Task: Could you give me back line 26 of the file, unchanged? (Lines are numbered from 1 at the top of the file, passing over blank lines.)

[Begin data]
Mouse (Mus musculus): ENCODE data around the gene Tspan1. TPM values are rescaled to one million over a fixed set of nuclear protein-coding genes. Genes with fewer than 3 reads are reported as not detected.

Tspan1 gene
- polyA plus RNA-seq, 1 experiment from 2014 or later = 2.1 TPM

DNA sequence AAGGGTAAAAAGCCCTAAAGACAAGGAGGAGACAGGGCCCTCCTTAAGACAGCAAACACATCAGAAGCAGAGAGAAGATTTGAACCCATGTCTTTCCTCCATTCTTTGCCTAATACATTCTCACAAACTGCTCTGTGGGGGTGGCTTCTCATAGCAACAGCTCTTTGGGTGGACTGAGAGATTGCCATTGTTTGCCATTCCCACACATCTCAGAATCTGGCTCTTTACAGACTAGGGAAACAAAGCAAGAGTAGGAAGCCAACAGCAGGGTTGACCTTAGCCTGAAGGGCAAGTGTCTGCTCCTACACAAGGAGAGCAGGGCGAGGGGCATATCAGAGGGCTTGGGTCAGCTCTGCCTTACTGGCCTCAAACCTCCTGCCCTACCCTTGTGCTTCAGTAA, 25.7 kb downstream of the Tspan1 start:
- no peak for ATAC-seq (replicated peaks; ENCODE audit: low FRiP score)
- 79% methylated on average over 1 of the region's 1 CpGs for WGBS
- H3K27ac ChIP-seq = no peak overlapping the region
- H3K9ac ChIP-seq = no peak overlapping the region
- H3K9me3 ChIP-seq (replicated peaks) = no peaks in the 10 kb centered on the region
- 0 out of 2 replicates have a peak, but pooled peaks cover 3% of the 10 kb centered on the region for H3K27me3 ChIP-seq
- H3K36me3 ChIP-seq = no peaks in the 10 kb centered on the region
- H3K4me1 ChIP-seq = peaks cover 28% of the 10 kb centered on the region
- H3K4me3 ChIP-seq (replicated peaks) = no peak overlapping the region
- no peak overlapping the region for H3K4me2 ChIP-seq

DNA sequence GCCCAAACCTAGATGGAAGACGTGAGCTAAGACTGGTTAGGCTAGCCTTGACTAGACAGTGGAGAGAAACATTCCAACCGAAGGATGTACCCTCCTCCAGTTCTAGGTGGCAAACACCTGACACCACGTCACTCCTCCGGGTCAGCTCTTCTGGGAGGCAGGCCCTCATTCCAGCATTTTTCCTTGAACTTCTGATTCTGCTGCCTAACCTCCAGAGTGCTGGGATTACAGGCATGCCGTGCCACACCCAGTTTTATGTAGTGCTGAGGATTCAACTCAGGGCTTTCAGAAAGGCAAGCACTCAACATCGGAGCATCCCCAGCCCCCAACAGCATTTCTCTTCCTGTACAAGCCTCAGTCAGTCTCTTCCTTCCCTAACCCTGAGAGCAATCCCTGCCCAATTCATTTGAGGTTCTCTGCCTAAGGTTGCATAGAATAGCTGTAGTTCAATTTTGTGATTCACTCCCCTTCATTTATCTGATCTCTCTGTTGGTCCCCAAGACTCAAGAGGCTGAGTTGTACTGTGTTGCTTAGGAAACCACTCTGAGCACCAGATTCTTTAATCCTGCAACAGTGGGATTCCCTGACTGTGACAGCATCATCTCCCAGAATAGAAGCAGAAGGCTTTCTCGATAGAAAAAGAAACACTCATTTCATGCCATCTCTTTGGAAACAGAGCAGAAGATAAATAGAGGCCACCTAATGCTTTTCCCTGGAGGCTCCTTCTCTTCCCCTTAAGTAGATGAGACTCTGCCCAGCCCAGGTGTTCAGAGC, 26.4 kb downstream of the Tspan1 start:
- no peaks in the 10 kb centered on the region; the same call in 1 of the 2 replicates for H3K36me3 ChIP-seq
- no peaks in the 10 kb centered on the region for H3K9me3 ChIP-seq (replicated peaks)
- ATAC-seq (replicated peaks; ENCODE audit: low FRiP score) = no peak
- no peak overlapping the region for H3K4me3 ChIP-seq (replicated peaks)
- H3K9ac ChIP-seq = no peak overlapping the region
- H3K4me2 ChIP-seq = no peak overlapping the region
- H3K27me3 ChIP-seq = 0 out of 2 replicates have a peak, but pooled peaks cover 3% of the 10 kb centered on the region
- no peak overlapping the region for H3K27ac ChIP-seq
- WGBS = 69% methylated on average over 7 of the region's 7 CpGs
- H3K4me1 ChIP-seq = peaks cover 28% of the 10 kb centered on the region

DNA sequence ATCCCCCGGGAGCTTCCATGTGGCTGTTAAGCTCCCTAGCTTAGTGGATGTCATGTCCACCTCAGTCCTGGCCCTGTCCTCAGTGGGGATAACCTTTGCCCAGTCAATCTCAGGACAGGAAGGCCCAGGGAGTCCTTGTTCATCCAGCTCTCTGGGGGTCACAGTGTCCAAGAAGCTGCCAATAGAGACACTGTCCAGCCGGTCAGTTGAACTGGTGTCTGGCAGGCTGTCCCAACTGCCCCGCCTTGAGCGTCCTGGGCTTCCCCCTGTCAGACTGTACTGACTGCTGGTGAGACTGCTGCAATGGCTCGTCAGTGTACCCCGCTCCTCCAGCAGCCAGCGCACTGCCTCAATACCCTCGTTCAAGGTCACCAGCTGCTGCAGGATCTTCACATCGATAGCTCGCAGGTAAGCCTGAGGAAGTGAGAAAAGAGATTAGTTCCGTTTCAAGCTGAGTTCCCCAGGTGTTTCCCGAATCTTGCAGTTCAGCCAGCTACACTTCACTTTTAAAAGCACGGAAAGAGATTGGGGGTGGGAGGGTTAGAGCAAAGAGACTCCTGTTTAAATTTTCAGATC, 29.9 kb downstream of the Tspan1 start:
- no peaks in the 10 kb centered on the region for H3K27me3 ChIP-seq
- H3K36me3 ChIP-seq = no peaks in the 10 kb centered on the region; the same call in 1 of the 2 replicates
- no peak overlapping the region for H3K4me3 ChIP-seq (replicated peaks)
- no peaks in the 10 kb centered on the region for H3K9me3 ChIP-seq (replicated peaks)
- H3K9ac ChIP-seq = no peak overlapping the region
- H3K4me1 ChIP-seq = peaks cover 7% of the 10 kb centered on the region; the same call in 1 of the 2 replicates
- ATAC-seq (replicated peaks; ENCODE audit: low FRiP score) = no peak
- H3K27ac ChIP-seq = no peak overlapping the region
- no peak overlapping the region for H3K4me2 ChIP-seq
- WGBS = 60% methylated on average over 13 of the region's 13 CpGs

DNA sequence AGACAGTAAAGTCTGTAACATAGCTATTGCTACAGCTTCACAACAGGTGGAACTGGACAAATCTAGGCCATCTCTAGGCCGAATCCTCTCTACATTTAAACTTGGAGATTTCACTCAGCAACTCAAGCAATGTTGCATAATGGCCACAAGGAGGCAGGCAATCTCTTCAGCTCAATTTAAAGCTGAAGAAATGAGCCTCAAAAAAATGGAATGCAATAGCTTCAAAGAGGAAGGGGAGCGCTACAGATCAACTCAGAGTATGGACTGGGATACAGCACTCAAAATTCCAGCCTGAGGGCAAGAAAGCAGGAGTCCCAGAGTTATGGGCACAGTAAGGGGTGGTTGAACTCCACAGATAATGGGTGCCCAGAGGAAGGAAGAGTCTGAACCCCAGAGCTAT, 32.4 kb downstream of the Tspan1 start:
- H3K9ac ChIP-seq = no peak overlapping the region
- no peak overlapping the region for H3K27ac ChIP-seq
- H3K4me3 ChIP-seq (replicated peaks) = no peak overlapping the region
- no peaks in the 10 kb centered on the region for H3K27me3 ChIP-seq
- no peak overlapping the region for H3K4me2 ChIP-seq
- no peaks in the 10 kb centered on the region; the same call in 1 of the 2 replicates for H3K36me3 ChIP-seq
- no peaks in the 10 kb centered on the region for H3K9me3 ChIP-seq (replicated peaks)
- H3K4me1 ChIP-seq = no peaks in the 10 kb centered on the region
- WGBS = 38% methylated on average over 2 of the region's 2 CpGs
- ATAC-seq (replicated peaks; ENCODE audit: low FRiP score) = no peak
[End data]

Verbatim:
DNA sequence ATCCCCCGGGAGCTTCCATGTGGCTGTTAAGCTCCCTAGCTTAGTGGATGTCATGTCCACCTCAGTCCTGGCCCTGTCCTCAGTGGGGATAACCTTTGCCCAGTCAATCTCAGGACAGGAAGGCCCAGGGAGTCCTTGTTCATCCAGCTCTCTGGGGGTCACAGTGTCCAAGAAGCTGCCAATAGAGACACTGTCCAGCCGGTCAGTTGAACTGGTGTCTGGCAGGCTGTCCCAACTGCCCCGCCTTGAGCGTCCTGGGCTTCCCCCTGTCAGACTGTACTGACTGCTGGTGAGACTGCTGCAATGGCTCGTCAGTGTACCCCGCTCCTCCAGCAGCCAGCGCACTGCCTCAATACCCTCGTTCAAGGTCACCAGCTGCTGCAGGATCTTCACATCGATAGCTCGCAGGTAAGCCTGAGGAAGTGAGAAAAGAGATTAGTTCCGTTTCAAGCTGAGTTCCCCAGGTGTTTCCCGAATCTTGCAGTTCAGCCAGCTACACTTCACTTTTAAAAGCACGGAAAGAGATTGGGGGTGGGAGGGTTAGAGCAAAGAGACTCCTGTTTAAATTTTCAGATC, 29.9 kb downstream of the Tspan1 start: